As has happened for over a century, countries around the globe will come together throughout the month of March to celebrate women and promote a gender-equal world. International Women's Day is a special occasion meant to not only acknowledge women's vast and significant contributions, but also to challenge ongoing inequities and plan for a future that provides women with opportunities, respect and stature equal to men.
The theme for this year's celebration is #ChooseToChallenge, with a focus on our individual responsibility to call out and challenge injustices. The organizers rightly point out that "a challenged world is an alert world," and "from challenge comes change."
For my part, I'd like to capture this spirit to focus on the needs of single women, an ever-growing but often overlooked segment of our population.
Attitudes toward marriage have changed
When we discuss single women, it's important to realize we're no longer talking about a small group. Roughly 20-30 percent of women between the ages 18 to 65 are single. Women are also far more likely to be single later in life–with about half of women ages 65 and older on their own. By some estimates, around 90 percent of all women will be solely responsible for their finances at some point in their lives.
The reasons for this are as varied as the women themselves. For divorced or widowed women, being single may simply be a matter of circumstance. But for increasing numbers of women, being single is a conscious choice that provides increased independence and self-determination.
Financial obstacles are magnified for single women
There's no question that women in general continue to lag behind men when it comes to job opportunities, equal pay and access to resources to prepare for a financially secure and productive future. But the most challenged of all—and the ones whose personal finances were most impacted by the COVID-19 recession—are those women living on their own, running households and raising children at the same time. Without another adult to share financial and daily responsibilities, the challenges unpartnered women face are magnified.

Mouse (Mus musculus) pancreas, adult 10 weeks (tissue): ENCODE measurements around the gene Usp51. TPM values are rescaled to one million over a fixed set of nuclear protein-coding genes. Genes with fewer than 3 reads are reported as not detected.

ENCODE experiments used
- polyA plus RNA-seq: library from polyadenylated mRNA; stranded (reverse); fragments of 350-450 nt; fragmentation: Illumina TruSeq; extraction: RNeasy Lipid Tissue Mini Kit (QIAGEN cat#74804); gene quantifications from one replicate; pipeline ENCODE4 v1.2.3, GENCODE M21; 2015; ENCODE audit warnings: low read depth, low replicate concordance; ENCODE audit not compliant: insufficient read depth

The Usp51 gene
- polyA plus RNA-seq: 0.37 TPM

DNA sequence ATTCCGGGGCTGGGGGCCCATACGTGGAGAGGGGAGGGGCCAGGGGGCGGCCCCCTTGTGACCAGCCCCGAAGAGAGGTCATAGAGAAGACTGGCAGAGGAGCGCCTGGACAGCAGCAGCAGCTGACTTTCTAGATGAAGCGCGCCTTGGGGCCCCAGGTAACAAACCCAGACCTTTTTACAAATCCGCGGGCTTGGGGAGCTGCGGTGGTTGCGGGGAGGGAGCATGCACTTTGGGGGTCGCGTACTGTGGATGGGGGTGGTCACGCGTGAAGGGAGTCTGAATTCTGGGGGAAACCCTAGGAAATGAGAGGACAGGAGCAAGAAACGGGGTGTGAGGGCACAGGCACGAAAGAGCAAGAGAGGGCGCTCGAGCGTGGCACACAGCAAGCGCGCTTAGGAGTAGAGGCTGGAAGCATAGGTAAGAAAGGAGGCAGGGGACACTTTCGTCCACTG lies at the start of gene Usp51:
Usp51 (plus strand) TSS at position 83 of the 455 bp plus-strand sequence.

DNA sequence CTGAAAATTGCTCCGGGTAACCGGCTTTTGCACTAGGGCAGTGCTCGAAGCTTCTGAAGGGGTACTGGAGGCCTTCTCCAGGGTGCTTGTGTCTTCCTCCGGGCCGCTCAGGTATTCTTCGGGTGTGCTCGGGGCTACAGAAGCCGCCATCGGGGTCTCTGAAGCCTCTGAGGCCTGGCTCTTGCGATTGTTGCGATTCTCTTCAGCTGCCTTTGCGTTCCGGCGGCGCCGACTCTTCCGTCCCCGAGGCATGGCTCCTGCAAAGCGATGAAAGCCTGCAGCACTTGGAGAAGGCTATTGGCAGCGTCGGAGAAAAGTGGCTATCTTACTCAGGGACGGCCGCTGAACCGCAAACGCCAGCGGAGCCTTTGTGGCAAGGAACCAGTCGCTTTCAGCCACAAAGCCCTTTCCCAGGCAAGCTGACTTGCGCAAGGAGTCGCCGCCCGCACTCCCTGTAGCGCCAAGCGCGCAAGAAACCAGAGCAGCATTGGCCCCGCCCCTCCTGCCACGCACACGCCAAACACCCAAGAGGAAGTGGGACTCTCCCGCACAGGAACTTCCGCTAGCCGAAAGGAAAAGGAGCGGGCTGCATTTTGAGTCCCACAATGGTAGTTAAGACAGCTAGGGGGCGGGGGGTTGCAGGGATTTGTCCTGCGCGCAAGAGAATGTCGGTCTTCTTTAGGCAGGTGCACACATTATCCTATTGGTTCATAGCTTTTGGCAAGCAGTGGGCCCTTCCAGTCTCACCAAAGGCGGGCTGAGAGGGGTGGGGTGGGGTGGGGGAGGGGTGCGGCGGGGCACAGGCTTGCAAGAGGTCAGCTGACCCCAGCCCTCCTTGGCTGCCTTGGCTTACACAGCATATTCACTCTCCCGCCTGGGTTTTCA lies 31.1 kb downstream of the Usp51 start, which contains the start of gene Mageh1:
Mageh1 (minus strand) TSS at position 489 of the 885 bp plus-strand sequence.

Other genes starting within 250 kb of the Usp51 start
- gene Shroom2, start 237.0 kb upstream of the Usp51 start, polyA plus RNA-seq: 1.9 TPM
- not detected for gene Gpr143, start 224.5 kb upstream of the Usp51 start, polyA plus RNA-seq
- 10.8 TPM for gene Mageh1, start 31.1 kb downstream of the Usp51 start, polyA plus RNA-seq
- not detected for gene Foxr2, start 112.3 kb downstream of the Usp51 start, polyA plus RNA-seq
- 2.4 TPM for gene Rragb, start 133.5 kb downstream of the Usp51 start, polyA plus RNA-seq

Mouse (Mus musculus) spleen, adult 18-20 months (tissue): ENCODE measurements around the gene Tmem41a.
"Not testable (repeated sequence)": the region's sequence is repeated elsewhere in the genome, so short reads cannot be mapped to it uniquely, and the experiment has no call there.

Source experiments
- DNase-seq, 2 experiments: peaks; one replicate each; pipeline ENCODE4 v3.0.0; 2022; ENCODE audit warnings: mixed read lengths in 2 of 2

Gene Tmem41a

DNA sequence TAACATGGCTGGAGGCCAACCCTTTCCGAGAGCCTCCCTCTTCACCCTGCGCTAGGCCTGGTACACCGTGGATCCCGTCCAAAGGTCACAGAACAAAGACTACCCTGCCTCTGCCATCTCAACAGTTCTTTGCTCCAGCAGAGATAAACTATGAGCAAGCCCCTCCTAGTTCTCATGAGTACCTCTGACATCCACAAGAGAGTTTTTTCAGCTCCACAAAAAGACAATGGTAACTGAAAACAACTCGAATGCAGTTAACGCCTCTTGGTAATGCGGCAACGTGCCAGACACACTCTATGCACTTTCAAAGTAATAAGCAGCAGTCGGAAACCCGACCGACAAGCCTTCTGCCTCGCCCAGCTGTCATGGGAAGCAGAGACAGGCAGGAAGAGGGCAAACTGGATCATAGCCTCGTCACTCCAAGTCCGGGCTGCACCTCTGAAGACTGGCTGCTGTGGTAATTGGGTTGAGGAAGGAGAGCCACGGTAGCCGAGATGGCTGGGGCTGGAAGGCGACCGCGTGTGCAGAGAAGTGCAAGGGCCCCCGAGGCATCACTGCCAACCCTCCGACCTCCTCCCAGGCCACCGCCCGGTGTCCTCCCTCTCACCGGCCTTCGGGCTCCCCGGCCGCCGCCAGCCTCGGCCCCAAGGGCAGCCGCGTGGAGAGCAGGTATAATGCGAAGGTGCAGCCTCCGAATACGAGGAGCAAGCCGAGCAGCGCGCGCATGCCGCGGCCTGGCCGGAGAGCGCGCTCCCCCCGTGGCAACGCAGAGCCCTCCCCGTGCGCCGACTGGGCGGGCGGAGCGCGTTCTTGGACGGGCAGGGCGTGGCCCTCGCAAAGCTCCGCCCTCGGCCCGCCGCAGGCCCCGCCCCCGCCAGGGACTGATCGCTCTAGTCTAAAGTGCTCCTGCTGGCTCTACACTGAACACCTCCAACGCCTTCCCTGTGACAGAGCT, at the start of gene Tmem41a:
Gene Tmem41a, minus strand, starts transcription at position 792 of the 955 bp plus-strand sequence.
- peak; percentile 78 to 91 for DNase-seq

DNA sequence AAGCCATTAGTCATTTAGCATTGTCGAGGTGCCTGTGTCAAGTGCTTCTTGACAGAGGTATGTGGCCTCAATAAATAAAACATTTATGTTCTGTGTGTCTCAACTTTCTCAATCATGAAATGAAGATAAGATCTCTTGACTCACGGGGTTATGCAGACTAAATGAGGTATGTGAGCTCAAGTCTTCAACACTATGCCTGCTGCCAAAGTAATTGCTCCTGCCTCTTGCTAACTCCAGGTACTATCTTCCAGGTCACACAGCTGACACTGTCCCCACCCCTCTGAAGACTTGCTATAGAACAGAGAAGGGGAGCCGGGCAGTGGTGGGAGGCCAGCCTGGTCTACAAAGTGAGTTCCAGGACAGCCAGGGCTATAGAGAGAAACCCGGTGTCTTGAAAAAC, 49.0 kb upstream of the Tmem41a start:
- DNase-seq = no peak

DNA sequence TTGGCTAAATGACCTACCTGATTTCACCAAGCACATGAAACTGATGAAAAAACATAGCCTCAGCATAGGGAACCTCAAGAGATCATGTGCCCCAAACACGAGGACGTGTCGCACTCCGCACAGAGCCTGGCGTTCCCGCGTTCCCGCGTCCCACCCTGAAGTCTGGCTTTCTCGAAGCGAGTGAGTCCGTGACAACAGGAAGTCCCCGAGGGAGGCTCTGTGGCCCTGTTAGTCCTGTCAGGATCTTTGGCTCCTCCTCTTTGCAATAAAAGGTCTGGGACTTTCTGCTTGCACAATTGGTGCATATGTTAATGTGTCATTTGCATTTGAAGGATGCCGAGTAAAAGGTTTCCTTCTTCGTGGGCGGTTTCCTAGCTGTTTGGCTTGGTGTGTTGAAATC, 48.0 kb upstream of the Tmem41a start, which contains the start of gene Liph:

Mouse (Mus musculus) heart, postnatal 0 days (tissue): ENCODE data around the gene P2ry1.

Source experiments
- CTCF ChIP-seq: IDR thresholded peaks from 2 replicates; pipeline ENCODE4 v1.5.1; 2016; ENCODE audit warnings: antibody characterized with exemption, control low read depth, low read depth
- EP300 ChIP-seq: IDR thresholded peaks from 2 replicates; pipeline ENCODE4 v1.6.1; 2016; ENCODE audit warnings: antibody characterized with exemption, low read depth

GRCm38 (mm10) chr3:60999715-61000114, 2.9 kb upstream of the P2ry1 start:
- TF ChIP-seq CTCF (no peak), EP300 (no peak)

Ways to take action—now
For much of the last year, millions of American women were in survival mode—simply doing their best to stay afloat during the pandemic. Now, with some insights gained from this extraordinarily difficult year, I'd like to encourage all single women to reflect on their circumstances—and take whatever steps are necessary for a fresh start.
1. Imagine and set goals for the future you want
In keeping with the #ChooseToChallege theme, my first piece of advice is to imagine the future you want for yourself and your family. Especially if you've been through tough times, think where you want to be in five, ten or 20 years. Let go of old mental constraints that may have held you back in the past. Now's the time to think big. What are you most passionate about? Could that passion lead to a new career path or business opportunity?
Once you have a vision for where you want to go, get specific about your goals, your time frame and the resources you'll need along the way. Write it all down. If your goals require more education or financial backing, what will that take? The more specific you get, the more likely you are to turn your goals into reality.
2. Make a financial plan